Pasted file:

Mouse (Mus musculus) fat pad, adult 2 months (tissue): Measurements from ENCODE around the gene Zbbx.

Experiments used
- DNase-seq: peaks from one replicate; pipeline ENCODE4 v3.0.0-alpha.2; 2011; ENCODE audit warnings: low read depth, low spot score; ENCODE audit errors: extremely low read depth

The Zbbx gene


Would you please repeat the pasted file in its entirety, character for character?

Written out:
Mouse (Mus musculus) fat pad, adult 2 months (tissue): Measurements from ENCODE around the gene Zbbx.

Experiments used
- DNase-seq: peaks from one replicate; pipeline ENCODE4 v3.0.0-alpha.2; 2011; ENCODE audit warnings: low read depth, low spot score; ENCODE audit errors: extremely low read depth

The Zbbx gene